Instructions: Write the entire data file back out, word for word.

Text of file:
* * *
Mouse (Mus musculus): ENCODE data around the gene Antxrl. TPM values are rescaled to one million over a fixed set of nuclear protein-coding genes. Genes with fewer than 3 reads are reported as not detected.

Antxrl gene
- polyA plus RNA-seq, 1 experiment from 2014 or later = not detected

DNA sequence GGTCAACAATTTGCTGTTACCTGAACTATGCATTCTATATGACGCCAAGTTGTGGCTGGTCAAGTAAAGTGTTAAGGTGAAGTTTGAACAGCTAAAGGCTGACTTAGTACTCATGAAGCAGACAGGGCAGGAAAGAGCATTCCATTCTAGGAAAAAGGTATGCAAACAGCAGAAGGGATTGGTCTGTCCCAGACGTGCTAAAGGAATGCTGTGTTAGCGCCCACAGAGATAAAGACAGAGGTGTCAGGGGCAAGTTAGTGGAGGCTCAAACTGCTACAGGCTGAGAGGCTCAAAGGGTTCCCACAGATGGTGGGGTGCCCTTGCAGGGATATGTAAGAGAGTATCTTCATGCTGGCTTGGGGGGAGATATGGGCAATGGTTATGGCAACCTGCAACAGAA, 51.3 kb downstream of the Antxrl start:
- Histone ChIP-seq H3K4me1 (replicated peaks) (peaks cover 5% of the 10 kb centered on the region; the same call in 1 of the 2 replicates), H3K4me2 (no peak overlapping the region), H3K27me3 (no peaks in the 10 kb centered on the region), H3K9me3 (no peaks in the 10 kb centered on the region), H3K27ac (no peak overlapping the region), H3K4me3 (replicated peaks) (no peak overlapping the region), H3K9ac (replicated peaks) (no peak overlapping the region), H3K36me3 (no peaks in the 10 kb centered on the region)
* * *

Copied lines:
Mouse (Mus musculus): ENCODE data around the gene Antxrl. TPM values are rescaled to one million over a fixed set of nuclear protein-coding genes. Genes with fewer than 3 reads are reported as not detected.

Antxrl gene
- polyA plus RNA-seq, 1 experiment from 2014 or later = not detected

DNA sequence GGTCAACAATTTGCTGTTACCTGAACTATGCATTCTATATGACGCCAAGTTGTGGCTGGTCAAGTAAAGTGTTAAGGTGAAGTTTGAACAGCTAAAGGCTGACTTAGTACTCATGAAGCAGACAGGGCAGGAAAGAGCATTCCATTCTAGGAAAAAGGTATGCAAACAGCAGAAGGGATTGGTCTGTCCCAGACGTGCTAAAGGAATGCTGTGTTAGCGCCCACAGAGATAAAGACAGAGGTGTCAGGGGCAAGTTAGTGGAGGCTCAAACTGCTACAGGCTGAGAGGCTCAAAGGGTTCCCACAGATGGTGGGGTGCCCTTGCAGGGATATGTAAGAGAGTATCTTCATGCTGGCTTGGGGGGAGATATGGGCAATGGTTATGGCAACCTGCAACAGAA, 51.3 kb downstream of the Antxrl start:
- Histone ChIP-seq H3K4me1 (replicated peaks) (peaks cover 5% of the 10 kb centered on the region; the same call in 1 of the 2 replicates), H3K4me2 (no peak overlapping the region), H3K27me3 (no peaks in the 10 kb centered on the region), H3K9me3 (no peaks in the 10 kb centered on the region), H3K27ac (no peak overlapping the region), H3K4me3 (replicated peaks) (no peak overlapping the region), H3K9ac (replicated peaks) (no peak overlapping the region), H3K36me3 (no peaks in the 10 kb centered on the region)